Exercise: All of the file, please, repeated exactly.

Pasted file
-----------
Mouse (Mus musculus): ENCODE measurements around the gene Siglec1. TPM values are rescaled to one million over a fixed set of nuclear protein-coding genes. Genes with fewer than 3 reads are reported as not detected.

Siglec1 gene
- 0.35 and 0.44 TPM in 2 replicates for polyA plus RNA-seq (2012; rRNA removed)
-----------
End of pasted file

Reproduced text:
Mouse (Mus musculus): ENCODE measurements around the gene Siglec1. TPM values are rescaled to one million over a fixed set of nuclear protein-coding genes. Genes with fewer than 3 reads are reported as not detected.

Siglec1 gene
- 0.35 and 0.44 TPM in 2 replicates for polyA plus RNA-seq (2012; rRNA removed)